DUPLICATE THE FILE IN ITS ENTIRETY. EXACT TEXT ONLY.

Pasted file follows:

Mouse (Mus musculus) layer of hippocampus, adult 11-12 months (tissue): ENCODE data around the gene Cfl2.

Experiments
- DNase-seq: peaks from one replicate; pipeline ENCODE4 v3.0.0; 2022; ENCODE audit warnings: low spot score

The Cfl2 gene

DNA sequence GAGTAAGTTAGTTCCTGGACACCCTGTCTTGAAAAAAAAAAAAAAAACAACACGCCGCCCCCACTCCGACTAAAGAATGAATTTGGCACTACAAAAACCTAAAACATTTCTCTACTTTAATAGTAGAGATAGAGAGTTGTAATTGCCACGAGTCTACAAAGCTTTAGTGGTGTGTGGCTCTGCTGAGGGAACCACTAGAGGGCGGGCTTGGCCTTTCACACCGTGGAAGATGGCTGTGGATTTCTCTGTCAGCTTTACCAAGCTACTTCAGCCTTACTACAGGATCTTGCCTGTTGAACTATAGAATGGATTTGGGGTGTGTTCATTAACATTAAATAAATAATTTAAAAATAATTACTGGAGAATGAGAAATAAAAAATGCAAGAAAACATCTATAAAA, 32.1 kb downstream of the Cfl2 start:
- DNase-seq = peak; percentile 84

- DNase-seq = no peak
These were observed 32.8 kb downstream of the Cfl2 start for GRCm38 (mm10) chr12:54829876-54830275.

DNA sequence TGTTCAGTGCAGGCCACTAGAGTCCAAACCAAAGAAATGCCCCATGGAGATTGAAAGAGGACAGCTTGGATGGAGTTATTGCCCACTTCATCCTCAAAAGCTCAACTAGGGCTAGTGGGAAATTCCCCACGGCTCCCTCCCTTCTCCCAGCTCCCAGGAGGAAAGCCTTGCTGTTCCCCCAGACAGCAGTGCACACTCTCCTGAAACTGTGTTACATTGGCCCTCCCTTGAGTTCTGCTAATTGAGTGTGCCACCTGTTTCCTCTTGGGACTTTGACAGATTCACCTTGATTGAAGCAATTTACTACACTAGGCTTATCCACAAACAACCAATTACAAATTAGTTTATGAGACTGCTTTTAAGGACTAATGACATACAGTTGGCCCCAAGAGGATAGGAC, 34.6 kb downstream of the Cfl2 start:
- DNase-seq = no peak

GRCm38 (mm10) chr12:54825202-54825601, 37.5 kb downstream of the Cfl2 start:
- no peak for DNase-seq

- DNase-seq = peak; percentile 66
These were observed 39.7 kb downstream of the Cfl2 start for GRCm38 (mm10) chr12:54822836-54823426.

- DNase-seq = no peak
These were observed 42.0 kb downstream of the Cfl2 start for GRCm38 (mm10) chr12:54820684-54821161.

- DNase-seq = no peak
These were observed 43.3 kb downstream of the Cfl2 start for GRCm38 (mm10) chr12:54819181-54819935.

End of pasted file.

Mouse (Mus musculus) layer of hippocampus, adult 11-12 months (tissue): ENCODE data around the gene Cfl2.

Experiments
- DNase-seq: peaks from one replicate; pipeline ENCODE4 v3.0.0; 2022; ENCODE audit warnings: low spot score

The Cfl2 gene

DNA sequence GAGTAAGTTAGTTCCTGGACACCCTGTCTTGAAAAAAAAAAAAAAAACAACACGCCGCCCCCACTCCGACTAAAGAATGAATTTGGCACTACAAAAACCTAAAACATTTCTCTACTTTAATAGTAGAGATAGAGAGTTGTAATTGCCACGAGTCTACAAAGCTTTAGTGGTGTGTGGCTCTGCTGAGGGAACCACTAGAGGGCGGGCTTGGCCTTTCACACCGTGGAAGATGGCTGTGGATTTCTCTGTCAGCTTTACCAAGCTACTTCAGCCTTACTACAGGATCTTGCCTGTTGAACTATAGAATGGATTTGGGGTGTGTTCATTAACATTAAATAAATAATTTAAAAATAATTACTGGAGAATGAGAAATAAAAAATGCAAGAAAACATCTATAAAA, 32.1 kb downstream of the Cfl2 start:
- DNase-seq = peak; percentile 84

- DNase-seq = no peak
These were observed 32.8 kb downstream of the Cfl2 start for GRCm38 (mm10) chr12:54829876-54830275.

DNA sequence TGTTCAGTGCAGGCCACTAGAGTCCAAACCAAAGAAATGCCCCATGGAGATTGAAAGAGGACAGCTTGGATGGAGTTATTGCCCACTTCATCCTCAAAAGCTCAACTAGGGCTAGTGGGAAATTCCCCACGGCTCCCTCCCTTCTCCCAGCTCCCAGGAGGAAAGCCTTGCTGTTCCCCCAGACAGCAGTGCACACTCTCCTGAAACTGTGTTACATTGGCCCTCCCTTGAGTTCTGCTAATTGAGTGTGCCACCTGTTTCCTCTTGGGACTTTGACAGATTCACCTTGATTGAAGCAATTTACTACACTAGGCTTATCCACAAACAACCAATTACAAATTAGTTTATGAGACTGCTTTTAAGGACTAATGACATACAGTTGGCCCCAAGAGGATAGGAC, 34.6 kb downstream of the Cfl2 start:
- DNase-seq = no peak

GRCm38 (mm10) chr12:54825202-54825601, 37.5 kb downstream of the Cfl2 start:
- no peak for DNase-seq

- DNase-seq = peak; percentile 66
These were observed 39.7 kb downstream of the Cfl2 start for GRCm38 (mm10) chr12:54822836-54823426.

- DNase-seq = no peak
These were observed 42.0 kb downstream of the Cfl2 start for GRCm38 (mm10) chr12:54820684-54821161.

- DNase-seq = no peak
These were observed 43.3 kb downstream of the Cfl2 start for GRCm38 (mm10) chr12:54819181-54819935.